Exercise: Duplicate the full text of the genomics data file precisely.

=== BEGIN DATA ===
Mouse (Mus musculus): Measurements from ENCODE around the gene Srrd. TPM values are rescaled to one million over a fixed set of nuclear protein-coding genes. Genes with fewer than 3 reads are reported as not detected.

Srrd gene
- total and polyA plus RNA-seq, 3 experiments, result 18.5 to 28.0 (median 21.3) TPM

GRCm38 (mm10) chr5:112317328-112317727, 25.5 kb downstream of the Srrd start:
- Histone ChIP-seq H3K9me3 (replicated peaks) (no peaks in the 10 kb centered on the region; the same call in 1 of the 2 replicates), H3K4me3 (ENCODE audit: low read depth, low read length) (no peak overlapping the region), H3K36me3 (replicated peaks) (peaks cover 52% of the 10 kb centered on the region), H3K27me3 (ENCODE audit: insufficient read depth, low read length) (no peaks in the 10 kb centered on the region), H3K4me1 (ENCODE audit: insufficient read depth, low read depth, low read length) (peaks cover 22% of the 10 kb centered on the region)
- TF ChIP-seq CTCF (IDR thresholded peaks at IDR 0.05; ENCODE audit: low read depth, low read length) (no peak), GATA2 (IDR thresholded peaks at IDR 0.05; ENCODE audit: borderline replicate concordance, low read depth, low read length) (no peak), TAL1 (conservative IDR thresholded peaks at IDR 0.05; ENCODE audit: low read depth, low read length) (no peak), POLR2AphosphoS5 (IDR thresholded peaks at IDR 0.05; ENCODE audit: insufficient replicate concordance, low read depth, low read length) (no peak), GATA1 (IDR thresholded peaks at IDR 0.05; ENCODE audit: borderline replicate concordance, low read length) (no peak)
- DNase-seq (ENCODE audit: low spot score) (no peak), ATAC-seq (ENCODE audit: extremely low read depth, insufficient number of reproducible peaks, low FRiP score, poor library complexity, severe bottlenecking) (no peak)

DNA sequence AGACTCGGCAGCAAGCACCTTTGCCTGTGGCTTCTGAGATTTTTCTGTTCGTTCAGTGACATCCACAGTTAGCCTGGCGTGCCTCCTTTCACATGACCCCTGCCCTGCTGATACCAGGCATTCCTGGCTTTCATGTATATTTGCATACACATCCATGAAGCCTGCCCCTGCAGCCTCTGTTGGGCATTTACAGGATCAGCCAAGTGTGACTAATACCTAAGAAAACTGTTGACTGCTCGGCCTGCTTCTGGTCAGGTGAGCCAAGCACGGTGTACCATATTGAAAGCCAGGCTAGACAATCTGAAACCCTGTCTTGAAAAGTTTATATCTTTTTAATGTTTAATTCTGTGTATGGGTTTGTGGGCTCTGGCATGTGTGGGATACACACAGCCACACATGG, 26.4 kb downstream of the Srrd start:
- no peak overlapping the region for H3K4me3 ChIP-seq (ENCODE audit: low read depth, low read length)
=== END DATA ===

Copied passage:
Mouse (Mus musculus): Measurements from ENCODE around the gene Srrd. TPM values are rescaled to one million over a fixed set of nuclear protein-coding genes. Genes with fewer than 3 reads are reported as not detected.

Srrd gene
- total and polyA plus RNA-seq, 3 experiments, result 18.5 to 28.0 (median 21.3) TPM

GRCm38 (mm10) chr5:112317328-112317727, 25.5 kb downstream of the Srrd start:
- Histone ChIP-seq H3K9me3 (replicated peaks) (no peaks in the 10 kb centered on the region; the same call in 1 of the 2 replicates), H3K4me3 (ENCODE audit: low read depth, low read length) (no peak overlapping the region), H3K36me3 (replicated peaks) (peaks cover 52% of the 10 kb centered on the region), H3K27me3 (ENCODE audit: insufficient read depth, low read length) (no peaks in the 10 kb centered on the region), H3K4me1 (ENCODE audit: insufficient read depth, low read depth, low read length) (peaks cover 22% of the 10 kb centered on the region)
- TF ChIP-seq CTCF (IDR thresholded peaks at IDR 0.05; ENCODE audit: low read depth, low read length) (no peak), GATA2 (IDR thresholded peaks at IDR 0.05; ENCODE audit: borderline replicate concordance, low read depth, low read length) (no peak), TAL1 (conservative IDR thresholded peaks at IDR 0.05; ENCODE audit: low read depth, low read length) (no peak), POLR2AphosphoS5 (IDR thresholded peaks at IDR 0.05; ENCODE audit: insufficient replicate concordance, low read depth, low read length) (no peak), GATA1 (IDR thresholded peaks at IDR 0.05; ENCODE audit: borderline replicate concordance, low read length) (no peak)
- DNase-seq (ENCODE audit: low spot score) (no peak), ATAC-seq (ENCODE audit: extremely low read depth, insufficient number of reproducible peaks, low FRiP score, poor library complexity, severe bottlenecking) (no peak)

DNA sequence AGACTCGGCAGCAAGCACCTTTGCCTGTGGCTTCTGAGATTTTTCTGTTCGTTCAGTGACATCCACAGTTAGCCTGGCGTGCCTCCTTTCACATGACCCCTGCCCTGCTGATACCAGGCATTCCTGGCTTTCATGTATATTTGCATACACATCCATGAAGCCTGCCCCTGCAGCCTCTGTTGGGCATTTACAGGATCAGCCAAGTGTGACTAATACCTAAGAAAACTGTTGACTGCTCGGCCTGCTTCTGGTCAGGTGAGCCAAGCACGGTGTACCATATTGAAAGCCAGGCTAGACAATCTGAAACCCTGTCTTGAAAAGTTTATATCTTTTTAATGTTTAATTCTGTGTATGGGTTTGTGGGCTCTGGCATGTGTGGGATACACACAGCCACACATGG, 26.4 kb downstream of the Srrd start:
- no peak overlapping the region for H3K4me3 ChIP-seq (ENCODE audit: low read depth, low read length)